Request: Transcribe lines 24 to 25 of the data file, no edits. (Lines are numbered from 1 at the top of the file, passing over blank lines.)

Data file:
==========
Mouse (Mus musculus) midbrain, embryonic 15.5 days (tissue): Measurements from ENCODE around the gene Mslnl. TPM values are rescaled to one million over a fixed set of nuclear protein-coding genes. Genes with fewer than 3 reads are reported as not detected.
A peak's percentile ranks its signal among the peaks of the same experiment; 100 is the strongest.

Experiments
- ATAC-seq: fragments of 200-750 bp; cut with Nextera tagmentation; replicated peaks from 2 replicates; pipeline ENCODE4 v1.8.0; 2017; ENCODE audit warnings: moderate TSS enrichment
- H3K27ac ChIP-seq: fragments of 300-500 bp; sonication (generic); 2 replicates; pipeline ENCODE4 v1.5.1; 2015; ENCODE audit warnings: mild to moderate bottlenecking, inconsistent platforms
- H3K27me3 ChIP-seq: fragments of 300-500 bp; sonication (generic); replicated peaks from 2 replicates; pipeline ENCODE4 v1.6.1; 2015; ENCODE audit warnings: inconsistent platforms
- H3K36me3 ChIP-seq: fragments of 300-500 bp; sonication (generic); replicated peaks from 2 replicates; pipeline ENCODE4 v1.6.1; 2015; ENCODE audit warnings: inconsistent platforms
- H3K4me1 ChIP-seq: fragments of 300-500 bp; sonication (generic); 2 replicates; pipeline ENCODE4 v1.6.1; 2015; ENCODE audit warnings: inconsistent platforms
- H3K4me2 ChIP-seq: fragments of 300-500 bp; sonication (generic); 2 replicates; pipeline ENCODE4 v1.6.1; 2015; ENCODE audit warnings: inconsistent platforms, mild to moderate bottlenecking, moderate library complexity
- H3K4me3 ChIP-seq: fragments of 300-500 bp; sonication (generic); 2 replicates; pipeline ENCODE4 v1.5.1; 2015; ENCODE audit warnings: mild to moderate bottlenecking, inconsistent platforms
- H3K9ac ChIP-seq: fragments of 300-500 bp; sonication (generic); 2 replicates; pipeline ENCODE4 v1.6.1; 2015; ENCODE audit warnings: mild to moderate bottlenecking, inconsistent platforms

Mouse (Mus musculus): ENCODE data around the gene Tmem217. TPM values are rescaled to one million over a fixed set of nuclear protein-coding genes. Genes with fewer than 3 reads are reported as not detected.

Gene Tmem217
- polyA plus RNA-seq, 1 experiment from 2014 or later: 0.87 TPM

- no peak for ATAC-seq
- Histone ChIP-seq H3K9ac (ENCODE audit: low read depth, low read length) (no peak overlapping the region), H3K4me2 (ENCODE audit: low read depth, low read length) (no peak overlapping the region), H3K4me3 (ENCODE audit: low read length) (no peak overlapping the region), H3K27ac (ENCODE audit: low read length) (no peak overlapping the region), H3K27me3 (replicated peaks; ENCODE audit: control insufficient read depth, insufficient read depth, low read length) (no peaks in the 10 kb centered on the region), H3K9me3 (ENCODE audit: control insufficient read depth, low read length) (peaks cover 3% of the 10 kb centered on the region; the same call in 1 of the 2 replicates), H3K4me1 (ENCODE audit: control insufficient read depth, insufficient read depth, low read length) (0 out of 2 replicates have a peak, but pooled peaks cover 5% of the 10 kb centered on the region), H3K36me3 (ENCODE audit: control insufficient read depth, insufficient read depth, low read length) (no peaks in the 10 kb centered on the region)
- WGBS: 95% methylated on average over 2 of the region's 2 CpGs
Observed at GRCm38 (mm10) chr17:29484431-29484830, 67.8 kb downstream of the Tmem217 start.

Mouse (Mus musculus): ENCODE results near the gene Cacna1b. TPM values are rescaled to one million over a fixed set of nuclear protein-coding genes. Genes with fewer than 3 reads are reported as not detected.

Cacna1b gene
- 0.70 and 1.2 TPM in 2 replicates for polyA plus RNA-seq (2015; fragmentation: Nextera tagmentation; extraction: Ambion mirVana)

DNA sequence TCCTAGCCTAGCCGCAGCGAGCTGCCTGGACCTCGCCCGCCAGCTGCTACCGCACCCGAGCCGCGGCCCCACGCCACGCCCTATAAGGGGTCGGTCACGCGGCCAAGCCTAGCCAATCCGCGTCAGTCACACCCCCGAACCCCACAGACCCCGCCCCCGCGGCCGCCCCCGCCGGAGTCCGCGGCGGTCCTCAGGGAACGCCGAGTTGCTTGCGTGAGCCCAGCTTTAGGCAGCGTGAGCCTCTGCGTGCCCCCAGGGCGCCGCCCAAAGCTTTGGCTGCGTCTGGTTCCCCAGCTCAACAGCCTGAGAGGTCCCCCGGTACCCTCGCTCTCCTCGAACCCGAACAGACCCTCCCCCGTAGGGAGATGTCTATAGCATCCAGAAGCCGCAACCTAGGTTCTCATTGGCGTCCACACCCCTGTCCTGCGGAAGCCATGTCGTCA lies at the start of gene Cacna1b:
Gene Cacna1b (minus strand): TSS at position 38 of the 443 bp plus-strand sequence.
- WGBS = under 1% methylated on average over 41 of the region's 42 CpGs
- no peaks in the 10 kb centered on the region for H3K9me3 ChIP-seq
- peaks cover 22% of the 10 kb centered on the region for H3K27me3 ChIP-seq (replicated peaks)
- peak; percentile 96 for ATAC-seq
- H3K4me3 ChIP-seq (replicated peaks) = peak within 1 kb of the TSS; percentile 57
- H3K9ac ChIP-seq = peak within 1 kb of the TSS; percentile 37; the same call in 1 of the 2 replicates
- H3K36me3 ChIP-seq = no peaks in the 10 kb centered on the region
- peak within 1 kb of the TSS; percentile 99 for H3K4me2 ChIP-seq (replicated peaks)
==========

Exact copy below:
- WGBS = under 1% methylated on average over 41 of the region's 42 CpGs
- no peaks in the 10 kb centered on the region for H3K9me3 ChIP-seq